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In its heyday in the 40s and 50s this famous little studio in surburban west London was the independent home of scores of well-paced comedies featuring the likes of Will Hay and George Formby, and from 1948 on aspired a little higher, to quiet comedies of the British character, usually featuring a downtrodden group who rebelled against authority. The resulting films, including The Lavender Hill Mob, Whiskey Galore! and The Titfield Thunderbolt, became known the world over. The credit for these films is largely due to Michael Balcon as impresario, and often to T.E. B. Clarke as writer, and Alec Guinness as actor...
The studios were bought by the BBC in 1955, when Balcon put up a plaque: 'Here films were made projecting Britain and the British character.' The BBC sold them in 1992 to a film company which went into receivership, and the studios were acquired as a home for The National Film and Television School, though continuing to provide production facilities.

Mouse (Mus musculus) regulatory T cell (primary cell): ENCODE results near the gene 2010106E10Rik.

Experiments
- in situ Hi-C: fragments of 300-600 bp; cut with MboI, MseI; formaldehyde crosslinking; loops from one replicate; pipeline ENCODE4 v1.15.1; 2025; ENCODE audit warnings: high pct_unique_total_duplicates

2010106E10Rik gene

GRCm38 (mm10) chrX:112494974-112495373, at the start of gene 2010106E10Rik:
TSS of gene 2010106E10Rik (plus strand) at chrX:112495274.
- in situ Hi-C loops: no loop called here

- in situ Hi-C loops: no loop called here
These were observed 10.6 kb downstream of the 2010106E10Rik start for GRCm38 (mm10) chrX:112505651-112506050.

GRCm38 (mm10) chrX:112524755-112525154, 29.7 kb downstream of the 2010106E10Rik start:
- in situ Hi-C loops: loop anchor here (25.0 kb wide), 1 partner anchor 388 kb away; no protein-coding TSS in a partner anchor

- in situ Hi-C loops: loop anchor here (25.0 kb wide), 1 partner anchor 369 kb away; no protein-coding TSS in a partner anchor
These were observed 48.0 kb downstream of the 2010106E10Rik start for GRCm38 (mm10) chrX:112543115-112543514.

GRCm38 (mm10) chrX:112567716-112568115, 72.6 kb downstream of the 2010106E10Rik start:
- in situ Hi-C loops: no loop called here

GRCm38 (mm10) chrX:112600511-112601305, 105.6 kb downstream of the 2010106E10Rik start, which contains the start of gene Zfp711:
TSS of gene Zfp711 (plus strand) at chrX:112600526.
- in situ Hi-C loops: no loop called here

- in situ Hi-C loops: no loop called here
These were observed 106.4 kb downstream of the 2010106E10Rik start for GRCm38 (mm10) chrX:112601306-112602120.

From Halliwell's Filmgoers
Companion 12th Ed.
|Foster on Film: Post-War British Comedy -- "Guinness appeared in thirteen of the movies, almost always as the star, including Last Holiday (1950), The Card (1952), The Captain's Paradise (1953), All at Sea (1957), The Horse's Mouth (1958), Our Man in Havana (1959), and the four I have on my list below. He made his greatest fame in David Lean epics (and as the Jedi knight Obi-Wan Kenobi in Star Wars), but his best work, his most interesting, complex, and entertaining portrayals, is in these ‘50s English comedies.|
|The Man In The White Suit||The Lavender Hill Mob|
|Kind Hearts & Coronets||The Ladykillers|